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No. 1094:
Mesa Verde

Today, we ask about permanence in a civilization. The University of Houston's College of Engineering presents this series about the machines that make our civilization run, and the people whose ingenuity created them.

Every region has its defining piece of architecture -- Egypt's Great Pyramid, Paris's Eiffel Tower, Rome's Coliseum. And the great pueblos of Mesa Verde conjure up the American Southwest.

Those huge cliff houses were, in fact, a very brief flash in the pan. We call their builders the Anasazi -- or the Ancient Ones. Around 350 BC, they moved into the four-corners region of Arizona, New Mexico, Utah, and Colorado. By AD 1300 they'd finally developed from hunting and gathering into a settled, house-building, agricultural society. Then they just disappeared.

By AD 550 the Anasazi were building pit houses, dug into the ground. They entered and left by ladders through a smoke hole in the roof. By AD 750 they were building one and two-story houses above ground. They became basket weavers, then fine potters.

They began building the multi-storied pueblos of Mesa Verde around AD 1200 -- the ones we see on every postcard from the area. One Mesa Verde house had 223 rooms. They built on a heroic scale.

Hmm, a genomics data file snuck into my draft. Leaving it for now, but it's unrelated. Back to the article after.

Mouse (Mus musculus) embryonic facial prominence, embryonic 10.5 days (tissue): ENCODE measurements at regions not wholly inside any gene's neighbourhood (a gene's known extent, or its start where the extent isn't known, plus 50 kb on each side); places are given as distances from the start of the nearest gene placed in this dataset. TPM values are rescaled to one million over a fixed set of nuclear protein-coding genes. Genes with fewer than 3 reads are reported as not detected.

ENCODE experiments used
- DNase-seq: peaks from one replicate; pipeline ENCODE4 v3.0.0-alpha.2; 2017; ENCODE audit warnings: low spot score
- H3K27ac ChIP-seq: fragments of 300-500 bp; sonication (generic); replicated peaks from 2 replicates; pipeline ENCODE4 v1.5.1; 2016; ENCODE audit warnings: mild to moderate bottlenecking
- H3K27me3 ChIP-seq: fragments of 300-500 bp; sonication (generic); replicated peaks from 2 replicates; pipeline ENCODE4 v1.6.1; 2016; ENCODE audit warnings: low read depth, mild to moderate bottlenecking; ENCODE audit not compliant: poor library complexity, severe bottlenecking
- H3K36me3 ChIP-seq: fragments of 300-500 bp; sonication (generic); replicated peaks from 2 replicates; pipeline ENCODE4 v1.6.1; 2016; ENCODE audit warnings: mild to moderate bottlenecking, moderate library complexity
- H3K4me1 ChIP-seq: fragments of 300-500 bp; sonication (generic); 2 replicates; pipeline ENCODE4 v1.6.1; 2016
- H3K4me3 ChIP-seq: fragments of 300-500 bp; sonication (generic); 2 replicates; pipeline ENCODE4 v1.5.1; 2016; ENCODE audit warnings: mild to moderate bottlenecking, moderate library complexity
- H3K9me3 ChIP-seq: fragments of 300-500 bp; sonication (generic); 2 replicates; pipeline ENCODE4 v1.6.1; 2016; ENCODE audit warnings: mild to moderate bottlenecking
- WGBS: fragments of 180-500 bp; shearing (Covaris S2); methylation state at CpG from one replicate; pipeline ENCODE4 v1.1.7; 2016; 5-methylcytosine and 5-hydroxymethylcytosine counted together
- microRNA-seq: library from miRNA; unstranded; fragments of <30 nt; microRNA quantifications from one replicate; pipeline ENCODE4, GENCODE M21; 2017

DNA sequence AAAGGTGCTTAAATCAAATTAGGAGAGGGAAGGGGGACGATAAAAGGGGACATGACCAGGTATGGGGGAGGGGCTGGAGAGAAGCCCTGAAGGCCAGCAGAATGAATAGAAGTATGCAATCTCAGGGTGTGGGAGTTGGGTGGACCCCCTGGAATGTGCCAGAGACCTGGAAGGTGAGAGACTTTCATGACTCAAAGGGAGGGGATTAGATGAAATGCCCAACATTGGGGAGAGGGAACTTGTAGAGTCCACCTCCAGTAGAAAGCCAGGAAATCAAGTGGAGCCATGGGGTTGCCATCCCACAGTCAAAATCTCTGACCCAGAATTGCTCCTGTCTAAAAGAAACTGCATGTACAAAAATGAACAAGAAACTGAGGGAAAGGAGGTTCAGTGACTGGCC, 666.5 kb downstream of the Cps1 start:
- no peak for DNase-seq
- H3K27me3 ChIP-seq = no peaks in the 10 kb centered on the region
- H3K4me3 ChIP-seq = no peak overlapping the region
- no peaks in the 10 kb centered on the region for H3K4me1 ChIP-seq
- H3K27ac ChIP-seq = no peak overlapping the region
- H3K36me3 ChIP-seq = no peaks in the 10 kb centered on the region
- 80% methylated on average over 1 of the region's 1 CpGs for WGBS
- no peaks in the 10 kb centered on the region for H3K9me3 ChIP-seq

By then, the Anasazi were conducting wide-ranging trade with other tribes. Their remains include shells from the Pacific coast, clays and wood from other regions. Their sophisticated technologies included complex decorative pottery and abstract petroglyphs.

But that last epic of building lasted less than three generations. Around AD 1250, the Anasazi were involved in a war against another tribe. They survived, but then, in 1276, a drought came. They'd weathered other droughts, but, by now, Anasazi life was turning weird. At the last, we find evidence of nasty human sacrifices. We also find people were beginning to leave.

By 1300 the exodus was complete. The last people left suddenly -- leaving beautiful pottery and other goods behind. The brief age of Anasazi greatness blew away like summer smoke. Did they run out of water or wood? Did they just lose their confidence? Did some mad prophet turn Mesa Verde into a crazy cult?

We don't know, but the story is not unique. It's been repeated all over the world, down through the ages. After Rome fell apart in the 5th century AD, Central European nomads and African camel trains moved among its abandoned architectural remains with no inclination to make use of them. Monuments have simply been left behind all the way from Easter Island to the rose-red city of Petra.

And so the great pueblos stood, isolated and unoccupied, protected by overhanging cliffs, for 700 years -- until the anthropologists finally came to puzzle over the mystery of impermanence.

It's unsettling that many great spurts of building actually signal instability rather than permanence. The Anasazi pueblos warn that civilization is held together by subtle and complex factors. In the end, it is much more than mere stone and mortar.

I'm John Lienhard, at the University of Houston, where we're interested in the way inventive minds work.

(Theme music)

Much is written about Mesa Verde. Check out your encyclopedias, for example. I recommend a recent article in the popular press: Sopronyi, J.P., Mystery of the Ancient Ones: Colorado's Mesa Verde. Historic Traveler, March 1996, pp. 36-44, 73-74.

Mesa Verde, Colorado
Stereopticon Image courtesy of Margaret Culbertson